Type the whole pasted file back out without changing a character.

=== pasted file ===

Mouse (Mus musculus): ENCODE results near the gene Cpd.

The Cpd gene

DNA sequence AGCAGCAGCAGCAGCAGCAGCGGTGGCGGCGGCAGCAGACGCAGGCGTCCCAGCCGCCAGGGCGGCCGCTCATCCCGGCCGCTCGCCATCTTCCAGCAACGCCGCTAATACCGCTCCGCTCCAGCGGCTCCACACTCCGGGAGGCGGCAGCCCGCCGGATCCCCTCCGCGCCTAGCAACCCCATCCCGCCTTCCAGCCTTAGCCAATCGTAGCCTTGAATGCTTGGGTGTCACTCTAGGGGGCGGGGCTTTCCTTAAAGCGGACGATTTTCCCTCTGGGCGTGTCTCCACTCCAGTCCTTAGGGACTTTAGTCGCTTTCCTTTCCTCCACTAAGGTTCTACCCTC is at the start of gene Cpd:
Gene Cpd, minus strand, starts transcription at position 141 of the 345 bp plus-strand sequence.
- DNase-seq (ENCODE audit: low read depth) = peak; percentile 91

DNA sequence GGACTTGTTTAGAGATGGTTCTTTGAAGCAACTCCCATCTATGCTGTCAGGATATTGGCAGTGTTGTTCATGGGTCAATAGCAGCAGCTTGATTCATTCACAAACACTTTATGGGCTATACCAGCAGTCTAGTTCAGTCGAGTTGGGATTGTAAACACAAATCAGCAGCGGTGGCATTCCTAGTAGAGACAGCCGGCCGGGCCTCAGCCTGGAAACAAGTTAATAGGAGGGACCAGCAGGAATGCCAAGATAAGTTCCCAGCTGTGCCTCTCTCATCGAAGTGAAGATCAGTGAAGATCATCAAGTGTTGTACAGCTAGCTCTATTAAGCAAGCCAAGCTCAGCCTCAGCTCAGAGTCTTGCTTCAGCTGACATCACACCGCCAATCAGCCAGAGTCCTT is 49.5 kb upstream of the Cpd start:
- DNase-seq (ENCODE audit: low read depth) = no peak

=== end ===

Mouse (Mus musculus): ENCODE results near the gene Cpd.

The Cpd gene

DNA sequence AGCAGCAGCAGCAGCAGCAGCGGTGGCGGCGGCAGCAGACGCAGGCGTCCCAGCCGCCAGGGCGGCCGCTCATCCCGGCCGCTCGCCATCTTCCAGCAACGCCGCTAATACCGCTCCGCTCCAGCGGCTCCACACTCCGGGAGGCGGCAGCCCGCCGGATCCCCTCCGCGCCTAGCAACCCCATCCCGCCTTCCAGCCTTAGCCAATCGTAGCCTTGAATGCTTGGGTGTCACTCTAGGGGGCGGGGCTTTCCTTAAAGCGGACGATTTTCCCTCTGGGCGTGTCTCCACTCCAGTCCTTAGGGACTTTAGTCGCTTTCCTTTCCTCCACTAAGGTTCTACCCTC is at the start of gene Cpd:
Gene Cpd, minus strand, starts transcription at position 141 of the 345 bp plus-strand sequence.
- DNase-seq (ENCODE audit: low read depth) = peak; percentile 91

DNA sequence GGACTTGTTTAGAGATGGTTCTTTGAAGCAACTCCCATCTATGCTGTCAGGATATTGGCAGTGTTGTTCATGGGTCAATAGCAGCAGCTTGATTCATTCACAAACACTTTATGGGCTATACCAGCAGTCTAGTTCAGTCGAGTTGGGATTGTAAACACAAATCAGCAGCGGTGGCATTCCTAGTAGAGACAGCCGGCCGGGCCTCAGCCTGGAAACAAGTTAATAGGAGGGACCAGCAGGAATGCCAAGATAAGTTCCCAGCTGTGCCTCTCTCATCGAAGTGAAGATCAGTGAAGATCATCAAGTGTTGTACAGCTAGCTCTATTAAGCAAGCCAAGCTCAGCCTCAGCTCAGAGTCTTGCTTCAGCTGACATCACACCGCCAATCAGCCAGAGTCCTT is 49.5 kb upstream of the Cpd start:
- DNase-seq (ENCODE audit: low read depth) = no peak